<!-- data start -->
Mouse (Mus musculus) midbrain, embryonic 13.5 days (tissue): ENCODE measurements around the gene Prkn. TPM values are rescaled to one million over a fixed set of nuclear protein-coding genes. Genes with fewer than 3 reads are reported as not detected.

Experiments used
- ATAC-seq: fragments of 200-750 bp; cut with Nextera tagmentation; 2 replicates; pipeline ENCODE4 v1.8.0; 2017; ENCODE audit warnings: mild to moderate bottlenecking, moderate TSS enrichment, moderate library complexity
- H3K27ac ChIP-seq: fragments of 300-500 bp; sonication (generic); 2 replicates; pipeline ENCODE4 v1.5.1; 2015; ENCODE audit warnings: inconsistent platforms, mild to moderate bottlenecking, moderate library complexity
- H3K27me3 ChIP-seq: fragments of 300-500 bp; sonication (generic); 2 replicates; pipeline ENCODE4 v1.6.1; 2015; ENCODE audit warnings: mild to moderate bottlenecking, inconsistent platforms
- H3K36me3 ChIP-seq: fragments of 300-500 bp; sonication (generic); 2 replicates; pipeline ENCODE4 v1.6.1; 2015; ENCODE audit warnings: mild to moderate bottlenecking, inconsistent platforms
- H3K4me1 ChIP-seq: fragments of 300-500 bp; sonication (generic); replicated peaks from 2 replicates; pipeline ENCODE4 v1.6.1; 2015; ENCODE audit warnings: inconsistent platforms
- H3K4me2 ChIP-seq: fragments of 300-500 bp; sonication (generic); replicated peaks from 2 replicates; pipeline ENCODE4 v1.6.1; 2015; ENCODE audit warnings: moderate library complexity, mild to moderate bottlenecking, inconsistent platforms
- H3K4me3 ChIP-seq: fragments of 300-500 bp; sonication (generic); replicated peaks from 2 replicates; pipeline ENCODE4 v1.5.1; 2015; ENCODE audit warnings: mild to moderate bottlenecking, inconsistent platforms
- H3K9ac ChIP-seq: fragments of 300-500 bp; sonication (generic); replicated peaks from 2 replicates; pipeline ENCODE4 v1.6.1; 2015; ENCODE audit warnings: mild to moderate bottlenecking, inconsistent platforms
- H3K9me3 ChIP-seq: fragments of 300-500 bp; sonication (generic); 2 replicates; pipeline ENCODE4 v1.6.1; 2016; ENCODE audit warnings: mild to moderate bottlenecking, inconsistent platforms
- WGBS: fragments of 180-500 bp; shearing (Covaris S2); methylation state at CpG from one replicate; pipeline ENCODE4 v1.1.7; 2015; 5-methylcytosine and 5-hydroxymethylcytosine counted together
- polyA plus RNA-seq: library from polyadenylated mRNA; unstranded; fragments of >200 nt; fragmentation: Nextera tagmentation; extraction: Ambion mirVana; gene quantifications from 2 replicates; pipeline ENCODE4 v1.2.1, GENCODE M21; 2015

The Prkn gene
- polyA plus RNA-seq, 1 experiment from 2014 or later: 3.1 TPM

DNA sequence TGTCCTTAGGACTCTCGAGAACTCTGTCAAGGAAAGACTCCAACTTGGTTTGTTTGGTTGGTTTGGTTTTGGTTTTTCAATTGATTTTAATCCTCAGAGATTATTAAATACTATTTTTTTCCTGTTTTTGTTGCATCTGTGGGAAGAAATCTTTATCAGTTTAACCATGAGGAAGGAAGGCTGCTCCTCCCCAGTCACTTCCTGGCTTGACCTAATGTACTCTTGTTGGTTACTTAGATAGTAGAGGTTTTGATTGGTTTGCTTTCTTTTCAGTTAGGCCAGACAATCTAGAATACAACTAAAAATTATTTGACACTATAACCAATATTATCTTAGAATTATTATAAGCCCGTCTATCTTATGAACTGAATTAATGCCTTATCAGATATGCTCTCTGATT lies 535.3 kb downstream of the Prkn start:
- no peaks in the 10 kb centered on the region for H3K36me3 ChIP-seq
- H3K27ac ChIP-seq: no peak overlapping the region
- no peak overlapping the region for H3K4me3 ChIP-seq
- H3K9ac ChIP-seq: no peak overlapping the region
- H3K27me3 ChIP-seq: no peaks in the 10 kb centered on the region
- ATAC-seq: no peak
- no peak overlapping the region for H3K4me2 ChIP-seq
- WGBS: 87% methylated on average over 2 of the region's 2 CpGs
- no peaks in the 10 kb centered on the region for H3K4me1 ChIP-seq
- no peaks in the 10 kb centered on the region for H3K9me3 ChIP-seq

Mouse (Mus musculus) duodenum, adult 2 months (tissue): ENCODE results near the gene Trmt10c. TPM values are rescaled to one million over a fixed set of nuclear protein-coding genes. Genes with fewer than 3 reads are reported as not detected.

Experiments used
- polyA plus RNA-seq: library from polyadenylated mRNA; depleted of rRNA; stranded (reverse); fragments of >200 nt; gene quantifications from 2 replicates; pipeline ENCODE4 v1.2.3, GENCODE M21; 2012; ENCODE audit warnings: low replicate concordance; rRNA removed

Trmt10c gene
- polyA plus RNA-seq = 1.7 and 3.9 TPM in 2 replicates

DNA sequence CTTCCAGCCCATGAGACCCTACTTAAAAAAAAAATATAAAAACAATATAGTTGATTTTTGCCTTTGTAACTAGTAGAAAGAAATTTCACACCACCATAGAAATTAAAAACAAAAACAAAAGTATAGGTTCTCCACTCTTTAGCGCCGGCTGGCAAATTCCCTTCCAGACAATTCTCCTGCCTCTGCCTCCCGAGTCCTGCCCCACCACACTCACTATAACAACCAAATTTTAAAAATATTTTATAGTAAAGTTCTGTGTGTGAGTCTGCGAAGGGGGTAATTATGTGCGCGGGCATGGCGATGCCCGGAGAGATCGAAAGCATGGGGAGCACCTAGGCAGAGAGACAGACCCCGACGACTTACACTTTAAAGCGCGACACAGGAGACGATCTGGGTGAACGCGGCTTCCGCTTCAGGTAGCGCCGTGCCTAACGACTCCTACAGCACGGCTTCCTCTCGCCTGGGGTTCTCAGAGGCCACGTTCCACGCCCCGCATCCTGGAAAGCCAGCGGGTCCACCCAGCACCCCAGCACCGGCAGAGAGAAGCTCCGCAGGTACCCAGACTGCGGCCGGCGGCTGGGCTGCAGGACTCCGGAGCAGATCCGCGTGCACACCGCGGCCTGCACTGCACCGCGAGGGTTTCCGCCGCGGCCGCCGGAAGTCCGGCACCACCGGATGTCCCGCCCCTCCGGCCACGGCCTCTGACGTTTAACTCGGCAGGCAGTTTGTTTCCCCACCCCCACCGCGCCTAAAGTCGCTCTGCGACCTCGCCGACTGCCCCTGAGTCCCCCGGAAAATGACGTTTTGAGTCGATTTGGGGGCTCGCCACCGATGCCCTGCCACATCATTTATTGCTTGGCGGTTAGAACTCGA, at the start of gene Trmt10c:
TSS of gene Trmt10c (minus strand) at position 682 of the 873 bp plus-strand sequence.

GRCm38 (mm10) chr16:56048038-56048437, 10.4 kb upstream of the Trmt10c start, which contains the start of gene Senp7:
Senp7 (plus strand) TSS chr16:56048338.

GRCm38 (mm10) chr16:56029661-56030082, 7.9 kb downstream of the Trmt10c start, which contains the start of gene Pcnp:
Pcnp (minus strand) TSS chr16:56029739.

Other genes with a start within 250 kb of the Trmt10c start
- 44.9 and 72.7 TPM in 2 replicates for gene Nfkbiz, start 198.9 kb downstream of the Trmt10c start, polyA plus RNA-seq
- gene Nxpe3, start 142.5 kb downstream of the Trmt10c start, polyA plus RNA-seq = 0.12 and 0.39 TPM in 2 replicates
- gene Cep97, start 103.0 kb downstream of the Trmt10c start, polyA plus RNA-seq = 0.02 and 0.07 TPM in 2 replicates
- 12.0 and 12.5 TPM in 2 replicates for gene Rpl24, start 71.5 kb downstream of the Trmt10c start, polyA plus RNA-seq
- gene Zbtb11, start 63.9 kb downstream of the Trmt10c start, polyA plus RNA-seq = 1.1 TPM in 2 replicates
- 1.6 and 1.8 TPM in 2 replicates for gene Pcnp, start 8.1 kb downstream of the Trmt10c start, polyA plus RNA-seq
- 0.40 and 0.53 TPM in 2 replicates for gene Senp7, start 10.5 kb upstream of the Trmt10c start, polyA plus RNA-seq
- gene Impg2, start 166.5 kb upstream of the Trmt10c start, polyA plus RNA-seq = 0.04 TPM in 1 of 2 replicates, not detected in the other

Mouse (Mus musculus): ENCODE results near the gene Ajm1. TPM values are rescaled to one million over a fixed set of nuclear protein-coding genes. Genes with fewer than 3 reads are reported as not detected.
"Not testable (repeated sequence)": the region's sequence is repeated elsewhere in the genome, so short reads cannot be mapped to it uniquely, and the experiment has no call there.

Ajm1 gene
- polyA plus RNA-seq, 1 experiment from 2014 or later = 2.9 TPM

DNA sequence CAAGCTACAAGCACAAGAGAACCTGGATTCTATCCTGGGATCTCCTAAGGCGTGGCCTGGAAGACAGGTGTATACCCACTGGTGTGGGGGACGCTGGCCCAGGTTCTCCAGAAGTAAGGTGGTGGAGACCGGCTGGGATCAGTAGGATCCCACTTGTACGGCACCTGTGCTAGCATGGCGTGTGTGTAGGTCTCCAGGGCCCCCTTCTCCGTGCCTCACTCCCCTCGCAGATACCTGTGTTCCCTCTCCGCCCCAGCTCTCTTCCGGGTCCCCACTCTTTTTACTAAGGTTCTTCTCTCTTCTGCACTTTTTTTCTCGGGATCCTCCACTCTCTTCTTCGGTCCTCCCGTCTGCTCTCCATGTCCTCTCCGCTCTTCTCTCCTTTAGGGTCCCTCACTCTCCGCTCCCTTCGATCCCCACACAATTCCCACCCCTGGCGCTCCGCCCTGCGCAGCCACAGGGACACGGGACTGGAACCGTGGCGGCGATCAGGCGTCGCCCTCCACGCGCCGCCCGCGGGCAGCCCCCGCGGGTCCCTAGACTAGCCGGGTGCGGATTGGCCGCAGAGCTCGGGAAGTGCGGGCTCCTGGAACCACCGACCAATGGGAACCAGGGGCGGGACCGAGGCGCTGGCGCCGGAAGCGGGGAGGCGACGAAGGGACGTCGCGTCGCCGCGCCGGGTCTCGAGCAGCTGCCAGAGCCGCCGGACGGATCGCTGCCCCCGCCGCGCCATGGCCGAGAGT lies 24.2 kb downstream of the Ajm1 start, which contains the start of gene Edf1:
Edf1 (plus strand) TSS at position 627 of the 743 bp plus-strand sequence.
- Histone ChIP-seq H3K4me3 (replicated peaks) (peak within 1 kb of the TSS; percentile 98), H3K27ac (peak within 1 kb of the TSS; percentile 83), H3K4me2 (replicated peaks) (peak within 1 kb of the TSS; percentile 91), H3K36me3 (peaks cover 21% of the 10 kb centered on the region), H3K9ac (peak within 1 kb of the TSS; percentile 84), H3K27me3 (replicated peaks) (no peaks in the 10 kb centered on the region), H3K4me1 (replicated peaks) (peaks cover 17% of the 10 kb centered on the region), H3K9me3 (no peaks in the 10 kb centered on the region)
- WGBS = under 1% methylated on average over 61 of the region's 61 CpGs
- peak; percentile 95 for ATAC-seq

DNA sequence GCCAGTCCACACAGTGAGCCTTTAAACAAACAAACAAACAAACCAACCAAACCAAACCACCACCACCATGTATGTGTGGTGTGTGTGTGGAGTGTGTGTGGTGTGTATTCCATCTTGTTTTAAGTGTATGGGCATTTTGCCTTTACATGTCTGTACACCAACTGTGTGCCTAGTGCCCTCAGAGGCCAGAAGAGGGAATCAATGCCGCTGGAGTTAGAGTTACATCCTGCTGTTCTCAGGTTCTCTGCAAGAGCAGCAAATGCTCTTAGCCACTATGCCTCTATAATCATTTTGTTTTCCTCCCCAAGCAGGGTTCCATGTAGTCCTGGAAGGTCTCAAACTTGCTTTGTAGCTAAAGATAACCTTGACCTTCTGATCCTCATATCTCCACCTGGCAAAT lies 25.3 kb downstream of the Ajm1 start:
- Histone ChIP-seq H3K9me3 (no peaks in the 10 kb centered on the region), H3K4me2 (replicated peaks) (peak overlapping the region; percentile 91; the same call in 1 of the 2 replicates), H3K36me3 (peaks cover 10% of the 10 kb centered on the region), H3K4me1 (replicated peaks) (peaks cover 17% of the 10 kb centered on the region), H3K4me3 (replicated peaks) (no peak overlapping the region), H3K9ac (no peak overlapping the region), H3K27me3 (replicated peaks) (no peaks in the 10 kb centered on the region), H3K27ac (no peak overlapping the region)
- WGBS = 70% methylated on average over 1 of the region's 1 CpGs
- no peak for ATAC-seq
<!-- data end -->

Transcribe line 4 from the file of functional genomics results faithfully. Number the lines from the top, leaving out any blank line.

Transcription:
- H3K27ac ChIP-seq: fragments of 300-500 bp; sonication (generic); 2 replicates; pipeline ENCODE4 v1.5.1; 2015; ENCODE audit warnings: inconsistent platforms, mild to moderate bottlenecking, moderate library complexity